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Rutgers linguistics lab researches computer interactions with language

Dr. Kristen Syrett, lab director and principal investigator at the Laboratory for Developmental Language Studies, established the lab when she joined the Rutgers faculty in 2011. – Photo by Photo by Facebook | The Daily Targum

The research being done at the Laboratory for Developmental Language Studies (LDLS) has implications extending far beyond the field of linguistics. 

Dr. Kristen Syrett, lab director and principal investigator, established the LDLS when she joined the Rutgers faculty in 2011.

“It’s exciting to be part of an institution that really values scientific inquiry and promoting that kind of (scientific) work,” Syrett said. 

One of the things their research investigates is "developmental language," which refers to the process that young children (up to age 5) undergo while first learning — or "acquiring" — language. 

“The research that we (and other labs) do provides a deeper understanding of cognition (thinking), and about what it means to know a language,” said Megan Gotowski, a third-year graduate in the Department of Linguistics Ph.D. program. 

Staff at the LDLS said that “what it means to know a language” is a universally important concept. Whether language is verbal or non-verbal, nearly everyone communicates using some sort of language. The work done at the LDLS aims to gain a better understanding of language at its roots: children. 

This does not mean that the lab only uses child participants. In fact, most studies done on children require a second testing group made up of adults, usually ages 19 to 22, to act as a control (or baseline). 

Taylor Martinez, lab coordinator and Class of 2019 alumna, is in charge of obtaining research participants. She said she selects most of the adult participants from the undergraduate students in the Department of Linguistics, and she gets most of the child participants from the Rutgers daycare centers. 

In terms of participant population, Rutgers offers another opportunity for researchers: the linguistic diversity of the student body and surrounding communities. This diversity allows for a variety of studies done on topics such as bilingualism, multilingualism and accents, as in the case of an honors thesis by Ilana Torres, a research assistant.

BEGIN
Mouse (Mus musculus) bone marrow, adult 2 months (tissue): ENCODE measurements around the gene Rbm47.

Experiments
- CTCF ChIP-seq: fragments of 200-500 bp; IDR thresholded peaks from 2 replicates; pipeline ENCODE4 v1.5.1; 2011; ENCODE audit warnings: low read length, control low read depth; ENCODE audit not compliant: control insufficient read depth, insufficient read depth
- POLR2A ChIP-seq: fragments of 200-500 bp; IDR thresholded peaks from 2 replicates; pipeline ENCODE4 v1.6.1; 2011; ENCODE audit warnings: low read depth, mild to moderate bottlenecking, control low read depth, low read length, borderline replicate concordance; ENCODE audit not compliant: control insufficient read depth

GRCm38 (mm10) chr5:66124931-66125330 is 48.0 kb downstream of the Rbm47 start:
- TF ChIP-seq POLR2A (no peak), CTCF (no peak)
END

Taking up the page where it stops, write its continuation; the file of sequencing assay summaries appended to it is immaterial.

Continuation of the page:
Torres, a School of Arts and Sciences senior, said she is interested in how the perception of accents of non-native English speakers affects listeners’ judgments and reactions to those speakers. In short, she said she investigates whether children — and the adult control group — are more likely to agree with a non-accented speaker over an accented speaker. 

The experiment is specifically in the context of an “instance of faultless agreement," essentially when both speakers are right, usually indicating that they are expressing subjective but opposing statements. 

While Torres’s work does not have generalized conclusions, as the study is ongoing, its implications are potentially far-reaching. Torres said she has referenced other research that displays a certain bias in listeners toward non-accented speakers. That is, they are more likely to ally with speakers who do not have an accent. 

That such prejudice could be ingrained in children as young as 5 years old should be of great concern to a society attempting to become more egalitarian. 

"Working in the lab inspired me to do my own thesis, and now I’m running my own experiment, which is ... amazing," she said of her time as a research assistant. She also said that without the support of research facilities such as the LDLS, such studies might not even happen

Martinez, the lab coordinator, agreed. In particular, she admires how the environment at the LDLS involves people with academic backgrounds outside of linguistics. 

"Yes, we all study linguistics, but we all have different interests ... it’s cool to see how everyone’s interests come to light in their studies," she said of the LDLS staff.

Linguistics, in itself, is naturally interdisciplinary. It often intersects with the fields of psychology, cognitive science, anthropology and philosophy. But beyond that, it also interacts with seemingly very different fields, such as computer science. 

The fact that computers and children get confused in a similar way points to a commonality in language acquisition — not just in humans, but in technology. Such collaborative research gives unique insights in both fields, and is particularly relevant in a time when technology is increasingly integrated into our daily lives.

“The more we understand about how complex language is, and the more we dispel these rumors about language learning and bilingualism … I think we can create a more understanding society," Martinez said.


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